Space technologies offer glimpse at Tsar Ivan the Terrible’s rare portraitSociety & Culture May 26, 8:05
Meteorologists name world’s deadliest cyclones, tornadoes and hailstormsWorld May 26, 7:51
Most Americans view Russia as unfriendly country — surveySociety & Culture May 26, 7:35
Trump yet to determine his stance on anti-Russian sanctionsWorld May 26, 6:29
Russia ensuring rights of workers at FIFA World Cup construction sitesSport May 26, 3:08
Russian emergencies minister arrives in flood-hit southern RussiaWorld May 26, 2:56
NATO to join anti-IS coalition but unlikely to engage in combatWorld May 26, 0:23
Son of LUKOIL corporation co-owner tops list of Russia's richest legateesBusiness & Economy May 26, 0:23
Russian Foreign Ministry: OPCW not rushing to investigate chemical incident in SyriaRussian Politics & Diplomacy May 25, 21:28
MOSCOW, August 14. /TASS/. Suspension of Russian long jumper Darya Klishina from the Olympic Games in Rio de Janeiro may be not the last provocation against Russian athletes, Russia's Minister of Sports Vitaly Mutko told TASS on Sunday.
"I must say, this may be not the last provocation [against Russian athletes]," he said. "Beyond my words, as they have allowed her, insisted she is allowed, initiated her, the International Olympic Committee confirmed the allowing."
"Those are certain provocations, which are made on intention," he continued. "Their target now is the Russian sports, all the rest will wait, and, besides, this is supported in the information form, too."
The Court of Arbitration for Sport (CAS) earlier confirmed that it received Klishina’s appeal over her ban from the Rio Olympics by the International Association of Athletics Federations (IAAF).
"CAS will consider Klishina’s case at 11am local time (Rio de Janeiro)," Green said.
On June 17, the IAAF Council ruled it was still too early to restore ARAF’s (All-Russia Athletics Federation) membership in the international organization subsequently extending the suspension of Russian athletes from all international tournaments, including the 2016 Olympic Games.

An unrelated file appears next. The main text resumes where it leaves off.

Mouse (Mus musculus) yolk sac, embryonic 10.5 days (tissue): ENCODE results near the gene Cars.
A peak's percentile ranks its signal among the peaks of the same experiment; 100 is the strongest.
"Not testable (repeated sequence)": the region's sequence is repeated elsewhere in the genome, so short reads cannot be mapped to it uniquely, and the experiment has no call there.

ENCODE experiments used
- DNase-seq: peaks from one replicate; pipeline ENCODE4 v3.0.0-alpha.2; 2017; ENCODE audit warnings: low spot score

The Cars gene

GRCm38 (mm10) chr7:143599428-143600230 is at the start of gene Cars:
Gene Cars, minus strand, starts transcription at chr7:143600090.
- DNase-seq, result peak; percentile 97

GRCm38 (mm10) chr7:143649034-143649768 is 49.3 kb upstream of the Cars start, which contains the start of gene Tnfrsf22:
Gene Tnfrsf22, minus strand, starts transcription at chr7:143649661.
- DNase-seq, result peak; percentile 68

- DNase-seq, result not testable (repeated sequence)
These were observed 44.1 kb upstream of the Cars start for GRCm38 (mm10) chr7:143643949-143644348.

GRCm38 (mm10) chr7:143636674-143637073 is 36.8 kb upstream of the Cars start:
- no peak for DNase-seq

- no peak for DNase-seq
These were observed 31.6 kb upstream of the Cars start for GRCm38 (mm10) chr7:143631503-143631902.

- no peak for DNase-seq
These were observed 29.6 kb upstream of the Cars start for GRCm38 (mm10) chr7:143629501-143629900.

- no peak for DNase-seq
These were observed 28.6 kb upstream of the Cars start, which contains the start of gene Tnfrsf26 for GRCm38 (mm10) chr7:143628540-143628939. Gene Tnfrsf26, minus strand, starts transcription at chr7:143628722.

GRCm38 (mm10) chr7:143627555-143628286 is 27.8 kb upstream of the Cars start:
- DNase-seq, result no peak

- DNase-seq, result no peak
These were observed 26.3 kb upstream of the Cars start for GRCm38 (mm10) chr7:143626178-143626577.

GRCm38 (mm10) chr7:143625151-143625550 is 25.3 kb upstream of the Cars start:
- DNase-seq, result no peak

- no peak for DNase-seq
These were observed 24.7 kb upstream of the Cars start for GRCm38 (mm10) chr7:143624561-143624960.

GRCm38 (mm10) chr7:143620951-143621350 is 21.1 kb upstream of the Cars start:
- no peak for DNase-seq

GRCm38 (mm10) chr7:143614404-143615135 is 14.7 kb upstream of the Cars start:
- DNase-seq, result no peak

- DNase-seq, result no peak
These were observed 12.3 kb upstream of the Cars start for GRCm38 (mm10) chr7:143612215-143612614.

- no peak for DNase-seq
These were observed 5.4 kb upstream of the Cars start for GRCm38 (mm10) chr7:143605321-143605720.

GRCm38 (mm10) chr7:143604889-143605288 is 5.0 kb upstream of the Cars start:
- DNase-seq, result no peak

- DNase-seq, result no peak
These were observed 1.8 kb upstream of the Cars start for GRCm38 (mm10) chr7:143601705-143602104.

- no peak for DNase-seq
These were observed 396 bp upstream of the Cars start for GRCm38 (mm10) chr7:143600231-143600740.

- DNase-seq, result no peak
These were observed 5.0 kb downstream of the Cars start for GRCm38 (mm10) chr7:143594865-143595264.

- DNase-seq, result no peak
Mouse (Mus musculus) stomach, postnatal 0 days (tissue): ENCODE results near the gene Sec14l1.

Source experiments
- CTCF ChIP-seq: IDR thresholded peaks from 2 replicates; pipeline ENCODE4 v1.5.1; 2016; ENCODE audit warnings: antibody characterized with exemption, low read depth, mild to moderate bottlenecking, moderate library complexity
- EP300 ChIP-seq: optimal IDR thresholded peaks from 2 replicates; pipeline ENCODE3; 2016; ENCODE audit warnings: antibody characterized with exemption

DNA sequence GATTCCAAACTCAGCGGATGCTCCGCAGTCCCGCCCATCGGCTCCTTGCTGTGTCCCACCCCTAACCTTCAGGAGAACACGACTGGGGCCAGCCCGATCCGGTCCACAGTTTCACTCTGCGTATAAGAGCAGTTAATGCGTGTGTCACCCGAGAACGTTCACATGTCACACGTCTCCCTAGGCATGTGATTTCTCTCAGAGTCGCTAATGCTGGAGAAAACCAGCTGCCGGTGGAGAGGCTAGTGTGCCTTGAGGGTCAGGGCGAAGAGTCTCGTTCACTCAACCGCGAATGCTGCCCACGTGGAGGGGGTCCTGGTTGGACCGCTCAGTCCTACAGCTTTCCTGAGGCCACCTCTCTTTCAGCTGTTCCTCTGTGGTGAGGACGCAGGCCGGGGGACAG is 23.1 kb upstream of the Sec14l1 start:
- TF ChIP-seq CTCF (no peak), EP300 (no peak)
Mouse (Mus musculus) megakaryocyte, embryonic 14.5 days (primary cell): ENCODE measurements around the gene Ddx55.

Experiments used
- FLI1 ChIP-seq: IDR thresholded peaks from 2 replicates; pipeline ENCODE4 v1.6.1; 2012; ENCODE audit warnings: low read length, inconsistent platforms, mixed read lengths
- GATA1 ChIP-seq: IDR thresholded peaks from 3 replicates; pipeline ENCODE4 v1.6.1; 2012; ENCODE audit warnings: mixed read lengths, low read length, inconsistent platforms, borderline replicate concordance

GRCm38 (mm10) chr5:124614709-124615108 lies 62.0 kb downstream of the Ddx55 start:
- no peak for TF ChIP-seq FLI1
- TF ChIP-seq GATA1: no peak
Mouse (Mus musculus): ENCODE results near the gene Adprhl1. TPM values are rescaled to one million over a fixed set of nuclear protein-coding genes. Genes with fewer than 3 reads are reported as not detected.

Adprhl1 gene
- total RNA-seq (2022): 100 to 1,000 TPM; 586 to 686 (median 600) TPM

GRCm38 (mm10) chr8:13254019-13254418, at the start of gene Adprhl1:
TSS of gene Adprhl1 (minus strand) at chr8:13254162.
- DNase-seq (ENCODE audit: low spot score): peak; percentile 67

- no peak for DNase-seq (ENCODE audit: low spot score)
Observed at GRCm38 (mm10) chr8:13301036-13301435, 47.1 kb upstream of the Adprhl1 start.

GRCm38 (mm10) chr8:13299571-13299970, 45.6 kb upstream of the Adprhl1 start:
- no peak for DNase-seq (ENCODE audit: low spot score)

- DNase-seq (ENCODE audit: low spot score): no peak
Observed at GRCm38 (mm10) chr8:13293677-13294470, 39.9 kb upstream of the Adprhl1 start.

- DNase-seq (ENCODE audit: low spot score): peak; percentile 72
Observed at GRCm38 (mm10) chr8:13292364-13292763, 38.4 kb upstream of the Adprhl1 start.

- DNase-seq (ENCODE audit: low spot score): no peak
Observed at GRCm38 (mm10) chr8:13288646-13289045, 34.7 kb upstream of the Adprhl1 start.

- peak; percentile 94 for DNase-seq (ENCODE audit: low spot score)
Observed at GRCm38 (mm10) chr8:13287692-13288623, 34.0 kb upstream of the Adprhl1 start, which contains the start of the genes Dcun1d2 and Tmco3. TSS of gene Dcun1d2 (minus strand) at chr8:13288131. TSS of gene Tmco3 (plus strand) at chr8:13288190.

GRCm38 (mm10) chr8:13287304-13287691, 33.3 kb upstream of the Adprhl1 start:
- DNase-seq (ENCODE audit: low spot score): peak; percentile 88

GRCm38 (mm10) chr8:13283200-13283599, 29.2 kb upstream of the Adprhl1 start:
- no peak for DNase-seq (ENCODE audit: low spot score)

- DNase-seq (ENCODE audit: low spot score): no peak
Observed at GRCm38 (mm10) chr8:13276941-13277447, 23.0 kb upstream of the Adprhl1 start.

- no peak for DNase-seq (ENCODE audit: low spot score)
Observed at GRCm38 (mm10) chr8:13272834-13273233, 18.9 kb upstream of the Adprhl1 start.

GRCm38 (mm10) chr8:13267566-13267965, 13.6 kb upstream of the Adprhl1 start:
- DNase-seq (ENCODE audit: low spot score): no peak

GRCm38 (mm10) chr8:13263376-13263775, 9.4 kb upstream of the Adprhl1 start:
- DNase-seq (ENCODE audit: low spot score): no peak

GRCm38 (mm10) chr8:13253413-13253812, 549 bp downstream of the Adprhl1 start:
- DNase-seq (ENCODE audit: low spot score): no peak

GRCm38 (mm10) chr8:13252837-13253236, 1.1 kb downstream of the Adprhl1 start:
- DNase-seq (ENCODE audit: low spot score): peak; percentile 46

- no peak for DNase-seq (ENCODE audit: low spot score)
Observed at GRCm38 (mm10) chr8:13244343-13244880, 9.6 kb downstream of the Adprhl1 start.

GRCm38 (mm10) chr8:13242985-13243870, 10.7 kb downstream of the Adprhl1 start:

The IAAF announced in late June that it had amended the organization’s regulations in order to allow field and track athletes from Russia to submit individual applications for international tournaments.
The world’s governing body of athletics, however, emphasized that Russians, admitted to competitions on an individual basis, would be unable to perform as part of the national team and would participate only under a neutral flag.
Last month, IAAF’s anti-doping department rejected personal applications from all Russian track and field athletes to participate in international competitions, including the Olympic Games in Rio de Janeiro, except for long jumper, Darya Klishina.
Later in July, the Court of Arbitration for Sport (CAS) turned down an appeal from the Russian Olympic Committee (ROC) and 68 national athletes filed against IAAF, thus closing the doors on Russian field and track athletes to the 2016 Summer Olympic Games in Brazil.
IOC President Thomas Bach announced in late July that Russian athletes, with the exception of track and field competitors, were allowed to participate in the 2016 Summer Olympics based on individual approval of each respective international sports federation or association.
Finals in women’s long jumping are due on August 17. Qualification is scheduled for the day before them.